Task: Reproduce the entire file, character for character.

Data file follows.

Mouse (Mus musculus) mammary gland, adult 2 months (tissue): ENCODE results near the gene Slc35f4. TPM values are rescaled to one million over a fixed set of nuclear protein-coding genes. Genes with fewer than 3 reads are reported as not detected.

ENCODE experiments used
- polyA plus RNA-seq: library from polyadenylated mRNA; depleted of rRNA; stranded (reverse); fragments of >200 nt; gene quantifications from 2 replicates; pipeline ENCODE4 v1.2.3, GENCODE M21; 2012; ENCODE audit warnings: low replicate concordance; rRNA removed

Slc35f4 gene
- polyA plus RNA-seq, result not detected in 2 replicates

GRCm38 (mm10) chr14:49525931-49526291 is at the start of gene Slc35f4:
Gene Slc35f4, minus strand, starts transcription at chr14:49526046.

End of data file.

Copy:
Mouse (Mus musculus) mammary gland, adult 2 months (tissue): ENCODE results near the gene Slc35f4. TPM values are rescaled to one million over a fixed set of nuclear protein-coding genes. Genes with fewer than 3 reads are reported as not detected.

ENCODE experiments used
- polyA plus RNA-seq: library from polyadenylated mRNA; depleted of rRNA; stranded (reverse); fragments of >200 nt; gene quantifications from 2 replicates; pipeline ENCODE4 v1.2.3, GENCODE M21; 2012; ENCODE audit warnings: low replicate concordance; rRNA removed

Slc35f4 gene
- polyA plus RNA-seq, result not detected in 2 replicates

GRCm38 (mm10) chr14:49525931-49526291 is at the start of gene Slc35f4:
Gene Slc35f4, minus strand, starts transcription at chr14:49526046.